Use query TRACING.

Is the best way to profile how your queries perform.

  • Good queries trace small.
  • Bad queries trace long.

Cassandra cannot join or aggregate, so denormalise.

You have to find the balance between denormalisation and too much duplication. Also bear in mind that User Defined Types are very useful when denormalising.

‘Bucketing’ is good for time series.

It can help you distributing load among the different nodes and also achieving the first principle here: “Make sure every operations hits only one single node”.

It is better to have several asynchronous ‘gets’ hitting only one node each than a single ‘get’ query that hits several nodes.

Unlogged batches

Beware that this batches do not guarantee completion.

Unlogged batches can save on network hops but while the coordinator is going to be very busy while processing the batch, the other nodes will be mostly idle. It’s better to run individual queries and let the driver load the balance and manage the responses. Only if all parts of the batch are to be executed on the same partition, then, the batch is a good choice.

Logged batches

This ones guarantee completion by saving the batch to a particular commit log.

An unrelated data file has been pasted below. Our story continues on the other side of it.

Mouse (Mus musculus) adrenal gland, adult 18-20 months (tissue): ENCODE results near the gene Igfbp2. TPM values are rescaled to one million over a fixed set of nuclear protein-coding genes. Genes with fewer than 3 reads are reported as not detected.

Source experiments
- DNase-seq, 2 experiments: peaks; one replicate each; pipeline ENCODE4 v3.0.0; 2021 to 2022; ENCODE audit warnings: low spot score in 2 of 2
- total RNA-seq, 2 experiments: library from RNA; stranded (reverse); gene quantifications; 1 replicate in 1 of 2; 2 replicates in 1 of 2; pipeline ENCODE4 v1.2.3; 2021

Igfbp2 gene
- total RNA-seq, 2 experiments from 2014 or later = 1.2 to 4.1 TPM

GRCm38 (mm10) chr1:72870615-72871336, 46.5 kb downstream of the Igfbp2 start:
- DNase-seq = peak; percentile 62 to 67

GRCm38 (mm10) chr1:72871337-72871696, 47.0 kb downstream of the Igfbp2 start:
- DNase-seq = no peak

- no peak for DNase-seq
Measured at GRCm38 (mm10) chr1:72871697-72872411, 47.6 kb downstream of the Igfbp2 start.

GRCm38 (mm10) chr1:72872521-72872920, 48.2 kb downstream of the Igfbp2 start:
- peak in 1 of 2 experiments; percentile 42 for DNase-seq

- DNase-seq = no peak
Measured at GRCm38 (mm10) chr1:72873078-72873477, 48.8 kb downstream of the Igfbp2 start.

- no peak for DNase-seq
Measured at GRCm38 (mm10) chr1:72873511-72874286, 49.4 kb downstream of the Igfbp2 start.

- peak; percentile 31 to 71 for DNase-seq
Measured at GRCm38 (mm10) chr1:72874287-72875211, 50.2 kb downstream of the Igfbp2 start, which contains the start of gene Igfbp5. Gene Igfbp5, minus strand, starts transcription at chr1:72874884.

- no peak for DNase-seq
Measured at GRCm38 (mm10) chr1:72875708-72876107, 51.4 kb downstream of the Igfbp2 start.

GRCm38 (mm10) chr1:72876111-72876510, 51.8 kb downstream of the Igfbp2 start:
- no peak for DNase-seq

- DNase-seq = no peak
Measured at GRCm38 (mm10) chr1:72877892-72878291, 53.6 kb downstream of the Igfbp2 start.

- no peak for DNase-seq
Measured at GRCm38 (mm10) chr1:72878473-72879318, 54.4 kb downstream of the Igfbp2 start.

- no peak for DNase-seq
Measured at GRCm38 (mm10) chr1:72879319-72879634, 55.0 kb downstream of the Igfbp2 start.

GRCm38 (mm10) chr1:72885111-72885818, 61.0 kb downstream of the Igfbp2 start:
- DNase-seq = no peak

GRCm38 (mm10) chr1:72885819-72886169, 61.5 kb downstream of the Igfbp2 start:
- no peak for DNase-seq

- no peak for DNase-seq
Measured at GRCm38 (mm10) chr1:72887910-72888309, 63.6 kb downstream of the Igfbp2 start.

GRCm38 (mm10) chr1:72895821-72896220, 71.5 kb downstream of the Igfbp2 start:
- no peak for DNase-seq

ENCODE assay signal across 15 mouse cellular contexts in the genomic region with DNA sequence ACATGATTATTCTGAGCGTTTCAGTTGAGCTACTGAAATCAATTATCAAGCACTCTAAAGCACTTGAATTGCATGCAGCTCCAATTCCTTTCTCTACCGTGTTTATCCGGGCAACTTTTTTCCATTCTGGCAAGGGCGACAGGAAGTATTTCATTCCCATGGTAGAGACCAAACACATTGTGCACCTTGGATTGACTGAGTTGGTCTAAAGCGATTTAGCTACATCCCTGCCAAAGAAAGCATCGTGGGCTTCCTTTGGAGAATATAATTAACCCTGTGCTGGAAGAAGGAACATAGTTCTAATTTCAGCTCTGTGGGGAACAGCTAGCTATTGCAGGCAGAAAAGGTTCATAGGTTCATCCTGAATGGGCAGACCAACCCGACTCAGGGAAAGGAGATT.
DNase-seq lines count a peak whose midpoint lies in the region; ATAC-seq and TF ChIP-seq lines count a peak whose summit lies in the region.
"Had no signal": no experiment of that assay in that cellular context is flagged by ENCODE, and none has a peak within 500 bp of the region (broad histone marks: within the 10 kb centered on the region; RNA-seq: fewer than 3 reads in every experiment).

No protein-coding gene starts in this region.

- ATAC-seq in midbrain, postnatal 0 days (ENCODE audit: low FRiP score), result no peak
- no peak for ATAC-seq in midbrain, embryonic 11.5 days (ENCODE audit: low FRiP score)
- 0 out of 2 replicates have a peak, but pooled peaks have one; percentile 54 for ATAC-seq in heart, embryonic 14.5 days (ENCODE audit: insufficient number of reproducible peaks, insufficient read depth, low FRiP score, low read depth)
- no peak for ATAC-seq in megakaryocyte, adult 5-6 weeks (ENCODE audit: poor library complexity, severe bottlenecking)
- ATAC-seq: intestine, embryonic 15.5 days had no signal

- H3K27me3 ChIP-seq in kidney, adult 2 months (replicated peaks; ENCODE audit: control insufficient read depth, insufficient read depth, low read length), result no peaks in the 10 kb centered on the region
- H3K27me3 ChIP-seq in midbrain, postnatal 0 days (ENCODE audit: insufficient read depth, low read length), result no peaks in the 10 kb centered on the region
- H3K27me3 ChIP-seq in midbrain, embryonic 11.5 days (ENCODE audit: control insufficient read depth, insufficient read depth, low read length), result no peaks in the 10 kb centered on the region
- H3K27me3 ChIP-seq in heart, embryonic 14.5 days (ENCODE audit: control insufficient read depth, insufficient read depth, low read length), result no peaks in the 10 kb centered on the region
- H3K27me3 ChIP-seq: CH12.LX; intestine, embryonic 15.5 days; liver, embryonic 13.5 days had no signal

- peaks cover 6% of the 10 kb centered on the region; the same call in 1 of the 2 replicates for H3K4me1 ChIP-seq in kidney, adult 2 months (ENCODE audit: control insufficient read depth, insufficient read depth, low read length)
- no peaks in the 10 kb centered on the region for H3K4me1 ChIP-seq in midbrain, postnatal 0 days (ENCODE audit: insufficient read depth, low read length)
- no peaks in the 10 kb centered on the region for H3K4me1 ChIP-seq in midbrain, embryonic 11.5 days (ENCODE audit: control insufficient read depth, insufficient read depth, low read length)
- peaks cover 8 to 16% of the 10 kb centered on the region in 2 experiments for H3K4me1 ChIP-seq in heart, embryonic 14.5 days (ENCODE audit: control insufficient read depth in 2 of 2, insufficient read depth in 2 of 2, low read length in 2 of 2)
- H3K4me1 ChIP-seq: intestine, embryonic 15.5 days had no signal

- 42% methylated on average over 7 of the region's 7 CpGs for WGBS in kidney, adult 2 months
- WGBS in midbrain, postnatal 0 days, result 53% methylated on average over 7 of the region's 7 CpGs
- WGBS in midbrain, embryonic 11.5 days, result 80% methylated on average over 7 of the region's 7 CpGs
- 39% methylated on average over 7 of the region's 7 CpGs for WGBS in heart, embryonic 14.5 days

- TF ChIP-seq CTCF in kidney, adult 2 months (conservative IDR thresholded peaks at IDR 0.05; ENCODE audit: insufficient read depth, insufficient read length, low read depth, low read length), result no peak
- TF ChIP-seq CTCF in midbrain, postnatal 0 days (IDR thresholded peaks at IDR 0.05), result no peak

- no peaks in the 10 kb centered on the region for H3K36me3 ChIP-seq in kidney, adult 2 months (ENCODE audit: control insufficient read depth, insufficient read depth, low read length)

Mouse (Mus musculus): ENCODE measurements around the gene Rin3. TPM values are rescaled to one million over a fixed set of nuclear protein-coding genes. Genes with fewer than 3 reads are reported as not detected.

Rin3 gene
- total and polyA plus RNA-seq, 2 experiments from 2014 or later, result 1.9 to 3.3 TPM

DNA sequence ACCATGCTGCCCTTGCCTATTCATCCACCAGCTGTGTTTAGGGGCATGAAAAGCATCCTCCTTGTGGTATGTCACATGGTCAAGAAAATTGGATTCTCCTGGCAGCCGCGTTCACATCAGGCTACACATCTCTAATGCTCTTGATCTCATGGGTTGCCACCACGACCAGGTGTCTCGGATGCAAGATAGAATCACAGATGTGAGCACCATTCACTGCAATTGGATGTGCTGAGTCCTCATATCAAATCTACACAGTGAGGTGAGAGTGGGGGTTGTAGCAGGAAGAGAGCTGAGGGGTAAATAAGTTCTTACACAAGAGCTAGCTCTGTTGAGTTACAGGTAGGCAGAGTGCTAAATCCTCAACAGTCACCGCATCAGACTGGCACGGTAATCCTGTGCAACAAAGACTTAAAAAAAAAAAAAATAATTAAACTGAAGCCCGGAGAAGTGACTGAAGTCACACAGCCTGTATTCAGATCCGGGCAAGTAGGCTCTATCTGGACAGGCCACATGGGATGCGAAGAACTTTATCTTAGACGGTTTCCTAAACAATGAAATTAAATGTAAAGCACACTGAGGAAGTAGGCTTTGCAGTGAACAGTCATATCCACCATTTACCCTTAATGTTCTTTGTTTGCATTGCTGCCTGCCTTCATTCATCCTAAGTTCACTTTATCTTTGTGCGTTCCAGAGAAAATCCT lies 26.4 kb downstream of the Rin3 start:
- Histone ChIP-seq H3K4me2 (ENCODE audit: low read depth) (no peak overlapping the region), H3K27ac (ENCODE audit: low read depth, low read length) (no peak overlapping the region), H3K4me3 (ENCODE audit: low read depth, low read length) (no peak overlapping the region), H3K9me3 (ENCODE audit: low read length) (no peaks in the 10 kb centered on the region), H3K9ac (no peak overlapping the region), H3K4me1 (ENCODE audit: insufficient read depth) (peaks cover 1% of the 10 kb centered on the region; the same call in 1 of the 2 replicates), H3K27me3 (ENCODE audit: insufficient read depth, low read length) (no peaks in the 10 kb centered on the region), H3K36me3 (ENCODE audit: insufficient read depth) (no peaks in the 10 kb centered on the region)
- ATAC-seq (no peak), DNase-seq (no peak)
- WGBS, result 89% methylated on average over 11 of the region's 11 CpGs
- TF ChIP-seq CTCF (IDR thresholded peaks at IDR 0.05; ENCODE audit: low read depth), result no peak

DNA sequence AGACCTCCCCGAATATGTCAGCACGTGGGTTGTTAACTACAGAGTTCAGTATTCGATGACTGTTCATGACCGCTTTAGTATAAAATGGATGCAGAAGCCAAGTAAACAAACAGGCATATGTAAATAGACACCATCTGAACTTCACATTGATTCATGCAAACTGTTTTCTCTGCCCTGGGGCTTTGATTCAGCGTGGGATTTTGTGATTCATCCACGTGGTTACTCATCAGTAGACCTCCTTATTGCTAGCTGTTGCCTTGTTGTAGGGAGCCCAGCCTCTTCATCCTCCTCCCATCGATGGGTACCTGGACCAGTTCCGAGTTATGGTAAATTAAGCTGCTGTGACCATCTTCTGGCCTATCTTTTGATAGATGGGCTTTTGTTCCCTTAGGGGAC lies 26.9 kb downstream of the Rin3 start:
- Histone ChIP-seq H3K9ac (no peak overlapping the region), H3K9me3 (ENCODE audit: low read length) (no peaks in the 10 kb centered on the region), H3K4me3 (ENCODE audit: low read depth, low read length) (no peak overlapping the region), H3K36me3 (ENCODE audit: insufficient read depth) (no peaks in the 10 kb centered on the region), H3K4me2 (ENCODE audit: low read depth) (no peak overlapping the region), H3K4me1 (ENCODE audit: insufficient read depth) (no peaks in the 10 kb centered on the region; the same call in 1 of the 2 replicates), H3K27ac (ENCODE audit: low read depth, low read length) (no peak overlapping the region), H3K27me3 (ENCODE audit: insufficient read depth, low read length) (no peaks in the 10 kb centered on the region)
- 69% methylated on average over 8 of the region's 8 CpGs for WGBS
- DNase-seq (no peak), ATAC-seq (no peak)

Logged batches are much slower than their unlogged counterpart (~30%) so only use them if consistency is ABSOLUTELY mandatory.

Shared mutable data is dangerous also in Cassandra.

This always reminds me of¬†this tweet with a very descriptive explanation of how dangerous it is ūüėČ

There are two main ways to avoid it:

  • Upserting (explained above)
  • Event sourcing: Basically just appending new data as it comes.
    • As this doesn’t scale, it’s good to combine it with some snapshot technique (taking a snapshot every night in batch job).

Cassandra does not rollback

So it’s pointless retrying failed inserts unless failed in the coordinator, because if it reached the coordinator, the it’ll have a hint to retry it later.

Don’t use Cassandra as a queue!!

Cassandra doesn’t delete, instead marks as deleted and those registers are around for a while and that will affect reads.

TTL’s also generate tombstones so beware!! (unless DateTieredCompaction)

Secondary Indexes

As Cassandra doesn’t know the cardinality it saves the index in local tables.